Journey–Based Interfaces

Interaction with an app can feel like a chore or it can provide a fun and immersive experience — it’s up to us.

With streams of information arriving from every direction, we feel we need to keep getting more and more efficient. Increasing productivity seems to be the only solution. Otherwise, how will we get everything done and still have time for a life?

No surprise that the way we design starts to reflect that. Even the entertainment apps fall into that pattern. The ones that above all promote a lean-back experience.

Why using an app can feel like a chore

When we design interfaces we have to carefully consider what information to show. It’s especially important when we deal with media content. Due to our choices, interaction with an app can add stress to our lives (and even trigger procrastination).

Information we see affects our decisions

When I open a reading app I want to find something I’ll enjoy. I check my library and then I notice this one additional piece of information — percents.

Maybe I should finish something instead?

Practicality starts creeping in. Suddenly I find myself considering how much time I have and which book would be the most optimal choice. But it shouldn’t be about efficiency. My library shouldn’t feel like a todo list.

It’s the Anchoring Effect in action — we see one of those values and start to evaluate other options in relation to that.

You might argue it’s a small detail, but it reflects the trend. Available information affects the way we think and make decisions. We use that knowledge to push people into being more productive hoping it will make them stay.

Focusing on progress puts pressure on people

In reality pressuring people like that adds stress to their lives. Badges are a common way of pushing people to be up-to-date. Apps use them to track podcasts, tv shows, and even comic books. Of course people want to know where they are, but putting this information up-front suggests those activities are all about the finish.

Badges are used in all kinds of entertainment apps.

In the above scenarios badges create an unnecessary friction. Showing them just adds to our stress. The higher the numbers are, the more we feel behind.

Overcast cleverly explains why the icon badge is turned-off by default.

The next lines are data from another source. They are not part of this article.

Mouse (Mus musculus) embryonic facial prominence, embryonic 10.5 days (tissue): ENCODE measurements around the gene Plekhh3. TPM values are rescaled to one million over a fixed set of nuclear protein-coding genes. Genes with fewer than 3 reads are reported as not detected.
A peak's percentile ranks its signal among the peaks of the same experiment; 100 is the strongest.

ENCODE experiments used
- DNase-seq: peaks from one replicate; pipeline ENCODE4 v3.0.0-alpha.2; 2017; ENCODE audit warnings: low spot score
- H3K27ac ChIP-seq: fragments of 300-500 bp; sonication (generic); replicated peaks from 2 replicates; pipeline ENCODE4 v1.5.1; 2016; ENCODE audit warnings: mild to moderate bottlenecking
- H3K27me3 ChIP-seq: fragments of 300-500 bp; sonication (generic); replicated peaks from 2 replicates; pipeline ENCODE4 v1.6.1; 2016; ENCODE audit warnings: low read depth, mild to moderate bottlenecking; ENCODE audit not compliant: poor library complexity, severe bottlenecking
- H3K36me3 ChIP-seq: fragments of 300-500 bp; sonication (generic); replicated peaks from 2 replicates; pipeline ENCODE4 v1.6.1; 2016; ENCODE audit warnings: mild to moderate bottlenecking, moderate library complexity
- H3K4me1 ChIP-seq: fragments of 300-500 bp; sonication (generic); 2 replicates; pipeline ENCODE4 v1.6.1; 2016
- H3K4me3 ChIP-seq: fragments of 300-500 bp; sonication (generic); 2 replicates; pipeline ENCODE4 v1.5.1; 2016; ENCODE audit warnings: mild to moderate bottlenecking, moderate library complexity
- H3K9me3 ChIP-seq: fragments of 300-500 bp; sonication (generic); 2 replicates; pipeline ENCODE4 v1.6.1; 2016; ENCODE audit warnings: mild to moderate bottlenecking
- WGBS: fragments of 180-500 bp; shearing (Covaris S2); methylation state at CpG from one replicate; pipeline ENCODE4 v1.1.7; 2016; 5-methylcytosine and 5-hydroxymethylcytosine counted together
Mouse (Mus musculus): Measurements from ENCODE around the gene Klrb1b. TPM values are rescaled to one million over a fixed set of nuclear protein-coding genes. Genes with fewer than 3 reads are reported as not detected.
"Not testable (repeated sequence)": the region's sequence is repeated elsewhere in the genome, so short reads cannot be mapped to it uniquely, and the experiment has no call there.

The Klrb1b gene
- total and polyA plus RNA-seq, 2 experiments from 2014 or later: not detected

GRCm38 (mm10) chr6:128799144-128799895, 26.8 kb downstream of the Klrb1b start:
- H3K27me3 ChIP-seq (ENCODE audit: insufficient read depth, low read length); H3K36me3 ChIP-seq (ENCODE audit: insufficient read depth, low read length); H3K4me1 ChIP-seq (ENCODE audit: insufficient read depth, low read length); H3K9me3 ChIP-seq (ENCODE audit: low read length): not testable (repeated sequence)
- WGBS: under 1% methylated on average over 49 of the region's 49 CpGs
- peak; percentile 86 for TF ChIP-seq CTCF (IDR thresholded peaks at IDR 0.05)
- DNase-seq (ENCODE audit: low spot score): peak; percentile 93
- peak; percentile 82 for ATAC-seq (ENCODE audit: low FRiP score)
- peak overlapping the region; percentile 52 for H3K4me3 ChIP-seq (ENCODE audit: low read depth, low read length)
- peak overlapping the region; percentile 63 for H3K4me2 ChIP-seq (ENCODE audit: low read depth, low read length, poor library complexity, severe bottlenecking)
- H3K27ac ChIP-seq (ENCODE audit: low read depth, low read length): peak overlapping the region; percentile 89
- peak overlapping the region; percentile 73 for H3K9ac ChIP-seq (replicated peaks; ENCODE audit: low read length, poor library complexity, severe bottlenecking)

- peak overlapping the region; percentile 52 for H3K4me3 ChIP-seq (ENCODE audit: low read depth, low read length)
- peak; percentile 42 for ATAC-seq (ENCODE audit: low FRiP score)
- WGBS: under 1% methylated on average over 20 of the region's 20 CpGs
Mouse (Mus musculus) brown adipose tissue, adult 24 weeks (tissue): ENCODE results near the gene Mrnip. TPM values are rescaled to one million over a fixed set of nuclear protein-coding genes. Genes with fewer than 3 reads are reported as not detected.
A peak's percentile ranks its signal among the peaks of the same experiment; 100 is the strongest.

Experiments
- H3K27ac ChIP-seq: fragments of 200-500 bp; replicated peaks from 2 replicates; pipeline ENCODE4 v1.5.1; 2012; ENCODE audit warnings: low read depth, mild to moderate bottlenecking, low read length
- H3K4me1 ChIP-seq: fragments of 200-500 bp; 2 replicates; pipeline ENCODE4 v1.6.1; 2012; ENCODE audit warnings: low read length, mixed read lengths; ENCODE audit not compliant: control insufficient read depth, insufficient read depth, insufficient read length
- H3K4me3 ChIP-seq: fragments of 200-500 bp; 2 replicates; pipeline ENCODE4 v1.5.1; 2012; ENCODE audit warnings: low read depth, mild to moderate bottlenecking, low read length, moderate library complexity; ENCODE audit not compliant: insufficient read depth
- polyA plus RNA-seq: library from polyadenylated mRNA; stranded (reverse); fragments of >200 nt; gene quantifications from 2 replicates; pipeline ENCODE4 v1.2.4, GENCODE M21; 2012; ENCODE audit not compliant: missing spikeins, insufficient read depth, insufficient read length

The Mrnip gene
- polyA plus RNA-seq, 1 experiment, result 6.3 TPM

When we get it right

The best experiences happen when we stop focusing on the completion — it’s when we get lost in our task, unaware of how much time has passed. In life, by becoming journey–based we start to appreciate more everything we experience. This is also true for interfaces.

Experiencing the state of flow can be the design equivalent of living in the moment.

Journey–based interfaces

Netflix is particularly good at this. With its engaging experience you just want to get lost in the app. It’s not rushing you to finish. My List is far from a to–do list, it’s a place where I can always find something good to watch.

Netflix helps you follow through with your decision by playing the video in the background.

Once you select something, the app instantly plays it in the background. After a moment UI disappears leaving you in the playback mode. That kind of guidance encourages you to sit back and watch. You don’t have to wonder if that was the best choice.

It’s all about immersion. One way to achieve it is by making your app feel comfortable. Unread is a perfect example of that. It deals with the visual clutter, bringing up the only thing that matters — the articles. It invites you to slow down. Revise your reading habits and enjoy a moment of focus.

Unread creates a distraction free experience.

Even though its interface is completely custom, it feels as if you’ve always used it. The navigation is gesture-based, which means there is nothing to distract you from the content.

It’s not as hard as it might seem. It can be something as small as hiding the status bar at the right moment. Safari Queue does that when you open a book on the iPad. I couldn’t imagine a more subtle way of telling “don’t worry about time”.

Simplify your app

We use the productivity–based techniques to make sure people will return to our app. But entertainment apps can achieve the same result by reducing the friction instead. The pleasure of using our app could be enough to draw people in.

  • Find a balance between informing and rushing. Making people feel like they can relax using an app in such a high-paced world makes a difference.
Brighter backgrounds instead of badges provide all information you need at this stage.
  • Aim for a distraction–free experience. Support focus by bringing up the relevant content. Secondary information shouldn’t distract us from our goals.
Dimming other content steers attention, giving people less information to take at once.
  • Prioritise. Showing everything right away is easy. Only by giving people what they need, exactly when they need it we can ensure them we understand their needs.

Our interfaces should strive for a healthy balance between journey and destination. Putting too much emphasis on the done–state often takes away the pleasure of getting there. Just as with life, becoming more journey–based might allow people to slow down and enjoy the moment.

Because, after all, not everything should be about the destination.

UX Designer. Passionate about technology and the way it impacts our lives.

UX Designer. Passionate about technology and the way it impacts our lives.